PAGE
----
mannerheimCarl Gustaf Mannerheim (1944 – 1946, 1 term)

Mannerheim’s stint as president was as short as it was unremarkable, especially in light of his accomplishments before taking office. The man helped pen the Finnish constitution, led the White Guard to victory in the Civil War, basically built the Finnish Defense Forces from scratch, founded an organisation to take care of war orphans and led the Finnish military during World War II. Mannerheim was 77 when he took office and his failing health forced him to resign after only two years.

paasikiviJuho K. Paasikivi (1946 – 1956, 2 terms)

Finland’s first president to serve for more than one term. Paasikivi was the father of Finnish foreign policy after WWII. The president who famously quipped: “There’s nothing we can do about geography.” he helped keep Finland in good relations with the Soviet Union while strongly opposing any alliances with other countries to keep Finland neutral and, hopefully, untouchable. Paasikivi had to clean up the mess left over from WWII including refugees and war reparations to the USSR. He could have been re-elected for a second time in 1956 but only sent his bid for presidency at the last minute and was soundly crushed by Kekkonen. He died of a heart-attack later that year.

kekkonenUrho Kaleva Kekkonen (1956 – 1982, 4 terms)

Finland’s longest-serving president. His first three terms were the most crucial and the main reason he stayed in power for so long. He continued his predecessor’s good relations with the USSR, pushed for a nuclear arms free Nordic zone and put his foot down during the Czechoslovakian crisis of 1968. During his third extended term he took all the glory for hosting the CSCE conference after having dissolved the government. His final term was eventually cut short due to Kekkonen’s worsening health and dementia. Though extremely popular in his day, he’s now widely criticised for controlling Finland with an iron fist and for dissolving governments on his own whims.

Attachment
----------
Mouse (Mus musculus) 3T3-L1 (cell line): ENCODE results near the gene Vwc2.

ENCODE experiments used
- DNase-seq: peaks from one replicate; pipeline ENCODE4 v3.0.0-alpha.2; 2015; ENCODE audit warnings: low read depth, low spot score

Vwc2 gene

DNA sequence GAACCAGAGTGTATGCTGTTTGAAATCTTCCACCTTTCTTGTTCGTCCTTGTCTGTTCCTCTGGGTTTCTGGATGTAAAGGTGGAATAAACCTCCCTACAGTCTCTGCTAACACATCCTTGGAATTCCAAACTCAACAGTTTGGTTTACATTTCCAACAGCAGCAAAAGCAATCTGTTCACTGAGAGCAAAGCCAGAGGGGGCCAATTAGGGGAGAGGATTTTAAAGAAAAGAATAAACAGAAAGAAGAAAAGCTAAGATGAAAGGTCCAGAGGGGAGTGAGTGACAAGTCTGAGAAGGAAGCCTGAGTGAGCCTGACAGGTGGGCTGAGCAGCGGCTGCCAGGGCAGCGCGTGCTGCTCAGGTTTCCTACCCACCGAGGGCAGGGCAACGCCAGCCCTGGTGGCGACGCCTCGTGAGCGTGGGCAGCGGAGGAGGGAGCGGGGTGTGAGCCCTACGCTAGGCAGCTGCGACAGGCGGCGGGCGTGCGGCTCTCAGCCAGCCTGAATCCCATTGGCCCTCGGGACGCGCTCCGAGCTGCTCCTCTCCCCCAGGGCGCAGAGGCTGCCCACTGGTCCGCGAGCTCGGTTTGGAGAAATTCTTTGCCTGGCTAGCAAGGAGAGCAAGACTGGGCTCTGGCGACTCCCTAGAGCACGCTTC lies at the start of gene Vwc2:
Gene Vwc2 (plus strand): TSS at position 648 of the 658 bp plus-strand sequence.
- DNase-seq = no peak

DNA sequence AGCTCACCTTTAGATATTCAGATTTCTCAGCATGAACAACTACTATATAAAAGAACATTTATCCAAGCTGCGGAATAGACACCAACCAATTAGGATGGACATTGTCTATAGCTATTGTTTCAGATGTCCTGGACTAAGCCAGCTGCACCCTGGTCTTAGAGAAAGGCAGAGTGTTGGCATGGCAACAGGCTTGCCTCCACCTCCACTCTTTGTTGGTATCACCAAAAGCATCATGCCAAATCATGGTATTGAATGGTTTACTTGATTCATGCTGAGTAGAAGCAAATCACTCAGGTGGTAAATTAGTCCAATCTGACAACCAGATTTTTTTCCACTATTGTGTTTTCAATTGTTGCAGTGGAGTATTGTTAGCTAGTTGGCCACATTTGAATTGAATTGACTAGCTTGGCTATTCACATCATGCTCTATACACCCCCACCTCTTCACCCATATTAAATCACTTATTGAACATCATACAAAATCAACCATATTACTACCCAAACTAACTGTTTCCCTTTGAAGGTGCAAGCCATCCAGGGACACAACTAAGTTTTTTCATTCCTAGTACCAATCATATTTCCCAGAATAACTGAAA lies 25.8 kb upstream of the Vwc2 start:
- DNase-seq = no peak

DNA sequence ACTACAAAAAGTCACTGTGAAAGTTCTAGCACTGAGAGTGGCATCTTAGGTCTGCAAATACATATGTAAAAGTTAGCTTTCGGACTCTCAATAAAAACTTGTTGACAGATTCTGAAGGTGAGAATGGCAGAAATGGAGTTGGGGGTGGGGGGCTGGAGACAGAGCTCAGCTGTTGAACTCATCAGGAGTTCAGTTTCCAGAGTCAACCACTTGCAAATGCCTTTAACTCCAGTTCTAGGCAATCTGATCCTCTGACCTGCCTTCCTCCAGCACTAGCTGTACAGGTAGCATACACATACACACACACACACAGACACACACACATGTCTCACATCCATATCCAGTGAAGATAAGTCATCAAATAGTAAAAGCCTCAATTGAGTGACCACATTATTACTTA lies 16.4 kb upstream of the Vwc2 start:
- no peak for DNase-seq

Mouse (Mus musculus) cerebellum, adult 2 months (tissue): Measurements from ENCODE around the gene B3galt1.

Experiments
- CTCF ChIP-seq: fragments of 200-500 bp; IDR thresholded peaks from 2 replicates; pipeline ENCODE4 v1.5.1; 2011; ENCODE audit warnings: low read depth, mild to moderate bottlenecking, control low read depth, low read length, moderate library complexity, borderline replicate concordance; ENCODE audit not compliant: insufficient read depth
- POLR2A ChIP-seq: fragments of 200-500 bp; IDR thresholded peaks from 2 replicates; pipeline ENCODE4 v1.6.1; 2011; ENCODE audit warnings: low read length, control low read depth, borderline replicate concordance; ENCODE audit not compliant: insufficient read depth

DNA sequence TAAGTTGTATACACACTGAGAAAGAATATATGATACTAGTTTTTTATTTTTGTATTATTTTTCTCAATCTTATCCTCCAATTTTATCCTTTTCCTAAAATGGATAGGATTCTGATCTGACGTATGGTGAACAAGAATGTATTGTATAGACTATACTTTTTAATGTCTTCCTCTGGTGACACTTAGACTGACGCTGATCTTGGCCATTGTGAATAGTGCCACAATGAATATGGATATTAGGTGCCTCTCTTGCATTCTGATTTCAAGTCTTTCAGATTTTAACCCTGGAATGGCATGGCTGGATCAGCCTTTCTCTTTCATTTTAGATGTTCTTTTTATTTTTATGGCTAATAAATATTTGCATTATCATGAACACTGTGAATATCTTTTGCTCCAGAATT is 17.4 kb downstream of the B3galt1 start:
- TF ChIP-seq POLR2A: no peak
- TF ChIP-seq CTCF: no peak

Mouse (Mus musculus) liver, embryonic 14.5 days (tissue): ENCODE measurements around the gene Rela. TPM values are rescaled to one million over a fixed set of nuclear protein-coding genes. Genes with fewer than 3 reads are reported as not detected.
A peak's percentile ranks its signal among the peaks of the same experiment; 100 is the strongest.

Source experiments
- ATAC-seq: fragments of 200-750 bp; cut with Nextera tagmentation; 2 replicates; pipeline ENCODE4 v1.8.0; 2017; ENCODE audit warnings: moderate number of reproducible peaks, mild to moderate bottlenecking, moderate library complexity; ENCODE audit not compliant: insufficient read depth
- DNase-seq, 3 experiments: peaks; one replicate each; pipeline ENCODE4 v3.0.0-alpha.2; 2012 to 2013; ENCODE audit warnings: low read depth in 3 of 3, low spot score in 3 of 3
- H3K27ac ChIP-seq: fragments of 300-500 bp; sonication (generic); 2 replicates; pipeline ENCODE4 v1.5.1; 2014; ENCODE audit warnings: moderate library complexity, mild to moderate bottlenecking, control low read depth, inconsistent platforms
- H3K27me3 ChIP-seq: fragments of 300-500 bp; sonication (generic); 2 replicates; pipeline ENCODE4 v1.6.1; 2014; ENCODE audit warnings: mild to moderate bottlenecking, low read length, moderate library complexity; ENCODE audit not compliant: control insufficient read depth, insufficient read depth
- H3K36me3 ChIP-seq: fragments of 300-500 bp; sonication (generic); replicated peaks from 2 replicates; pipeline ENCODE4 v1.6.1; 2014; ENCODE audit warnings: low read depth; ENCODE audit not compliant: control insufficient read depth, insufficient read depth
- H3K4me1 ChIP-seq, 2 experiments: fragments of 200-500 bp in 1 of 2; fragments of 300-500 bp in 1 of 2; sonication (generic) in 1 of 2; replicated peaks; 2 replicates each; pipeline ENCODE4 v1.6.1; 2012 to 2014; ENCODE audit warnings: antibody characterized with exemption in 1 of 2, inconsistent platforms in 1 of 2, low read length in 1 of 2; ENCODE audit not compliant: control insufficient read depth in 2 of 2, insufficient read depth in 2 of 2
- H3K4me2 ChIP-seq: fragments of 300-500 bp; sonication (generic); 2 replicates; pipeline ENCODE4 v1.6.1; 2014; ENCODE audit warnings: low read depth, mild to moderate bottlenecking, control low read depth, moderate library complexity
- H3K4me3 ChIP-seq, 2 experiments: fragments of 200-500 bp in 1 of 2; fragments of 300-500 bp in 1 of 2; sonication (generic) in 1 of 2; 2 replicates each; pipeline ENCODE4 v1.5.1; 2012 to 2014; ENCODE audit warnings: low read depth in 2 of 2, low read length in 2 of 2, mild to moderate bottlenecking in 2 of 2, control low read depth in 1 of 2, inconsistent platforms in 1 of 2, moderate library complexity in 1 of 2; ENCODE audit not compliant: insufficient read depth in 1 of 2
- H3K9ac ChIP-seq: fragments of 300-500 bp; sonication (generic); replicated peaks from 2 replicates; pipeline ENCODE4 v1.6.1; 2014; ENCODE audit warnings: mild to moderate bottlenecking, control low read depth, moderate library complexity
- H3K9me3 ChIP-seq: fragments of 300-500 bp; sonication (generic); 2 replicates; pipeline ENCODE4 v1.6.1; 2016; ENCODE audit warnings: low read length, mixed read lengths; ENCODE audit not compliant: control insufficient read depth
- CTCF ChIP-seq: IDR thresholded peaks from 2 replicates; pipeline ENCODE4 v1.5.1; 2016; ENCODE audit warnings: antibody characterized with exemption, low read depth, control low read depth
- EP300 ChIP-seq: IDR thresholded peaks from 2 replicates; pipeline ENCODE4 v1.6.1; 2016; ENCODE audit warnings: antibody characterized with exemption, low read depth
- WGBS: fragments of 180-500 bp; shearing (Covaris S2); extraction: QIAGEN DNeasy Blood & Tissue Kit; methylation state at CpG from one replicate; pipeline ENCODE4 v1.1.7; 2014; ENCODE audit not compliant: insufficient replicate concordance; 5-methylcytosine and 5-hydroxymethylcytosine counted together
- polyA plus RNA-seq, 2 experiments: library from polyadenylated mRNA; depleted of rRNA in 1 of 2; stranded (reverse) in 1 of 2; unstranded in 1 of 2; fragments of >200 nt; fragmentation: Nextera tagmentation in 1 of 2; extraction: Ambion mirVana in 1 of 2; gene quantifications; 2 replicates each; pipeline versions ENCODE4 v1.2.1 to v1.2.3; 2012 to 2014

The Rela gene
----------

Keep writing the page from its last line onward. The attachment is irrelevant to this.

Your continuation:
koivistoMauno Koivisto (1982 – 1994, 2 terms)

Despite Kekkonen’s machinations, Koivisto became Finland’s first social-democratic president. He was unpopular in the press but his biggest virtues were to push Finland towards EU membership (which happened at the very end of his term) and to allow the families of Karelian refugees from WWII to also move into Finland. He also tried to improve Finland’s stature in politics after the fall of the Soviet Union. However, he also sent wanted criminals to the USSR and failed to recognise the legitimacy of the Baltic countries who broke away from the Soviet Union. Koivisto’s popularity also took a dive during Finland’s recession in the early 1990s.

ahtisaariMartti Ahtisaari (1994 – 2000, 1 term)

The first president elected by a national election rather than an electoral college (a.k.a. the Finnish Parliament). Similar to Mannerheim, Ahtisaari’s biggest accomplishments occurred outside his presidency (both before and after) as he was initially locked in a power struggle with a Centre Party government over foreign policy. Ahtisaari was well-liked because he continued to visit average working people across Finland and he also donated large sums of his own money to help the unemployed. Regardless, he chose not to run for a second term. He would go on to win the Nobel Peace Prize in 2008.

halonenTarja Halonen (2000 – 2012, 2 terms)

Finland’s first female president. Her time in office also coincided with the election of the first female prime minister (who was forced to resign after only three months due to a scandal involving stolen political papers). Halonen pushed for changes in the Finnish Defense Forces. She also tried to assert herself in foreign policy (to the chagrin of prime and foreign ministers). She was also an outspoken proponent of same-sex marriage which was eventually approved by the Finnish government in 2014. However, her second campaign for the presidency was criticised for using underhanded tactics to make her public image more positive.